Medical Marijuana Doesn’t Help Reduce Deaths From Opioid Overdoses, Study Finds

STANFORD, Calif. —¬†Medical marijuana may provide help to people battling ailments from glaucoma to epilepsy, but when it comes to slowing the opioid epidemic, it’s not preventing people from using — despite prior research showing otherwise. According to a new study out of the Stanford University School of Medicine, there is no evidence of a connection between a reduction in deaths from opioid overdoses and the availability of medical cannabis in states where it’s legal.

These findings contradict a 2014 study that legalization advocates, public officials, and some physicians have pointed to as a reason to legalize the drug. That study, which looked at data from 1996 through 2010, found lower rates of fatal opioid overdoses in the medical marijuana states than in states that haven’t legalized cannabis in any form.

“If you think opening a bunch of dispensaries is going to reduce opioid deaths, you’ll be disappointed,” says study co-author Keith Humphreys in a statement. “We don’t think cannabis is killing people, but we don’t think it’s saving people.”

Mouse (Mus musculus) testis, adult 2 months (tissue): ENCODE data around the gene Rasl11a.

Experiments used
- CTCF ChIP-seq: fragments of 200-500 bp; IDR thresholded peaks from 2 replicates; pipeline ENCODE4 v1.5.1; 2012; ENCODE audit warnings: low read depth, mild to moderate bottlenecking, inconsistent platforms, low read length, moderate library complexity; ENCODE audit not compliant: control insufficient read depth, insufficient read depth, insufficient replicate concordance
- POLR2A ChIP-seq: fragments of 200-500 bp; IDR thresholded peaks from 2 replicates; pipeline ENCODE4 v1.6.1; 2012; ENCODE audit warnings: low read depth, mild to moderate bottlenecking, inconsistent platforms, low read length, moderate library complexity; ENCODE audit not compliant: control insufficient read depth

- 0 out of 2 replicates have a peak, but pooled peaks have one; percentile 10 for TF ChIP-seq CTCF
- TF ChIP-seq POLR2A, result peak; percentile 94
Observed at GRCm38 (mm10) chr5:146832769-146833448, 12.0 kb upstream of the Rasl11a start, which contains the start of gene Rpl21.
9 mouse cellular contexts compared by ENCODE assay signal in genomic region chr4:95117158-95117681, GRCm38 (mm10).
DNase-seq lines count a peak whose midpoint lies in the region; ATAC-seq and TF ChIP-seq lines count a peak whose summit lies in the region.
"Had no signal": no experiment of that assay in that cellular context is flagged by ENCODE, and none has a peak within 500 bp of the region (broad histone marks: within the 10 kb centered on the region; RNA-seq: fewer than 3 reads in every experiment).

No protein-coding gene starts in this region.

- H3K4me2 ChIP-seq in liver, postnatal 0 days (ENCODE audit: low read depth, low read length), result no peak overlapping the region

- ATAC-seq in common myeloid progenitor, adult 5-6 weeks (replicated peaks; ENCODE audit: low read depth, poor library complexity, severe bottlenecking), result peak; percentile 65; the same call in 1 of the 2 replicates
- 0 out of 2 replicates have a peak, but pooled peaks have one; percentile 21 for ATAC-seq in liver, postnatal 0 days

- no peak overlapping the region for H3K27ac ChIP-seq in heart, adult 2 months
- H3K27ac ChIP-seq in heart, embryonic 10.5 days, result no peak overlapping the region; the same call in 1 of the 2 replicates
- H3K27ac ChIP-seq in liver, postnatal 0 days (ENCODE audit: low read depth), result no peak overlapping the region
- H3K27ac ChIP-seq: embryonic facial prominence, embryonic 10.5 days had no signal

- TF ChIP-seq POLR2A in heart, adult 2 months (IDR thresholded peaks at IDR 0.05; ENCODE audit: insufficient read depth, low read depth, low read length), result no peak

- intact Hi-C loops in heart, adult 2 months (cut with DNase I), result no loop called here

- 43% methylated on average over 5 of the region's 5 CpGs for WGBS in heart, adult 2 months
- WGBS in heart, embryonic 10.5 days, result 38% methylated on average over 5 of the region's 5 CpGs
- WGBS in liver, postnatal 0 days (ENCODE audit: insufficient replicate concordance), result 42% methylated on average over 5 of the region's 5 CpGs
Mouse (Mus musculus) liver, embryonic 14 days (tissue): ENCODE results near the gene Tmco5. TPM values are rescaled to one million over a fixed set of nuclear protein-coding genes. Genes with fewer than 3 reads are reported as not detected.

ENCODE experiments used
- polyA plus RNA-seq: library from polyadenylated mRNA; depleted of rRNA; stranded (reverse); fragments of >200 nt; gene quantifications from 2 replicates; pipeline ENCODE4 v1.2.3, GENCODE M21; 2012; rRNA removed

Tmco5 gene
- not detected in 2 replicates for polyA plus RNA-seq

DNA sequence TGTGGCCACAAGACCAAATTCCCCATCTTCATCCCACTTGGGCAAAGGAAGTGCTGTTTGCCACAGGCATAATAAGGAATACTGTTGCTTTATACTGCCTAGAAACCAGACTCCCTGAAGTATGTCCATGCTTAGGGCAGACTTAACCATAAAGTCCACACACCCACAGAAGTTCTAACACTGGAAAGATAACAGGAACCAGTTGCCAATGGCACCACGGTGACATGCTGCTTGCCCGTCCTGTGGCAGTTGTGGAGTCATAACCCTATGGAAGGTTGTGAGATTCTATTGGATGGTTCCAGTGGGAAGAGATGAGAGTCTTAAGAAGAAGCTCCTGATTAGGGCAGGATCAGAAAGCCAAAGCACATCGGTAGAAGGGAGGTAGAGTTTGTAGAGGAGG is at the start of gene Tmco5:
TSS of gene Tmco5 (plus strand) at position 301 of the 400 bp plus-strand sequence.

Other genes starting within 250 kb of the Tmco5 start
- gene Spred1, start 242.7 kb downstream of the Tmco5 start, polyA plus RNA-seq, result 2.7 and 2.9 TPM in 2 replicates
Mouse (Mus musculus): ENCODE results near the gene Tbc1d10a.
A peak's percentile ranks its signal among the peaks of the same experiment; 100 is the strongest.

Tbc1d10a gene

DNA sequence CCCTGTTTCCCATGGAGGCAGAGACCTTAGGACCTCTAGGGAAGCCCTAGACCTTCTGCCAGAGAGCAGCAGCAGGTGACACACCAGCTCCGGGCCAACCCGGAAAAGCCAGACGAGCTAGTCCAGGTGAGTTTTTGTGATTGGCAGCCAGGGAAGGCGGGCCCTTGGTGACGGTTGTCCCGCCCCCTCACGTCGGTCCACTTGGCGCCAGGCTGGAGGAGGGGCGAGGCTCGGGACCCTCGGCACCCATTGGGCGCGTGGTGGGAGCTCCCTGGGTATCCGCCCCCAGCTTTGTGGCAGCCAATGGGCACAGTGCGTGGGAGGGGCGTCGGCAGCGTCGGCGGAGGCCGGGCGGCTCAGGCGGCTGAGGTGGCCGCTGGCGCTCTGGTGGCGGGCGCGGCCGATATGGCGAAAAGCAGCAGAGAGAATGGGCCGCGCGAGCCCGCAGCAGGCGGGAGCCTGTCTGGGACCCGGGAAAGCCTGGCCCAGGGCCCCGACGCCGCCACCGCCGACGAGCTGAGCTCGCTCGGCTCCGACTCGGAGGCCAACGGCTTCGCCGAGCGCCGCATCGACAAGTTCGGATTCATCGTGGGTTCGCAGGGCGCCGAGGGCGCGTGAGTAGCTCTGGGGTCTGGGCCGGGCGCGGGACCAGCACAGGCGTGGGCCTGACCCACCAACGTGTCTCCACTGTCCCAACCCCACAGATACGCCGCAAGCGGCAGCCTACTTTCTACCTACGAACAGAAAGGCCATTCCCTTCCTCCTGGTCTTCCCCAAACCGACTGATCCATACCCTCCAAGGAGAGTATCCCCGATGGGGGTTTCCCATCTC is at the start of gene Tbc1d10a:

In this latest study, Stanford researchers employed the same method used in 2014, evaluating the connection between legalized medical marijuana and fatal opioid overdoses. Though they confirmed the findings of that study, the results changed when they examined opioid deaths up until 2017. By that point, 47 American states had legalized medical and/or recreational marijuana in some fashion, compared to just 13 states through 2010.

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Ultimately, they found that states with legal medical marijuana had a higher rate of death from opioid overdoses.

When comparing states where the drug was legal to those still illegal, Humphreys and his team found no correlation between opioid overdose mortality and the level of marijuana use restriction.

“There are valid reasons to pursue medical cannabis policies, but this doesn’t seem to be one of them,” adds postdoctoral scholar and lead author Chelsea Shover. “I urge researchers and policymakers to focus on other ways to reduce mortality due to opioid overdoses.”

The study was published in the Proceedings of the National Academy of Sciences.

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